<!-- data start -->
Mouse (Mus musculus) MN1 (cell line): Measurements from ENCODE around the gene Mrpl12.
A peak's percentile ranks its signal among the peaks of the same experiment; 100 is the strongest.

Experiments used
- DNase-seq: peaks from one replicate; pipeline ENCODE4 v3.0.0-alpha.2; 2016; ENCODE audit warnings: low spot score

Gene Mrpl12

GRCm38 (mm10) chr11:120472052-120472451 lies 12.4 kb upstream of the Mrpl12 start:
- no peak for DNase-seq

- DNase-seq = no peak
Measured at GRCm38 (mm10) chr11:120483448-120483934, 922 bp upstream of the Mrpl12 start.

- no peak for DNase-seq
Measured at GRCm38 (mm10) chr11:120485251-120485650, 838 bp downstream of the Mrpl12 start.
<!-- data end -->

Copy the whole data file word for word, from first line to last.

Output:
Mouse (Mus musculus) MN1 (cell line): Measurements from ENCODE around the gene Mrpl12.
A peak's percentile ranks its signal among the peaks of the same experiment; 100 is the strongest.

Experiments used
- DNase-seq: peaks from one replicate; pipeline ENCODE4 v3.0.0-alpha.2; 2016; ENCODE audit warnings: low spot score

Gene Mrpl12

GRCm38 (mm10) chr11:120472052-120472451 lies 12.4 kb upstream of the Mrpl12 start:
- no peak for DNase-seq

- DNase-seq = no peak
Measured at GRCm38 (mm10) chr11:120483448-120483934, 922 bp upstream of the Mrpl12 start.

- no peak for DNase-seq
Measured at GRCm38 (mm10) chr11:120485251-120485650, 838 bp downstream of the Mrpl12 start.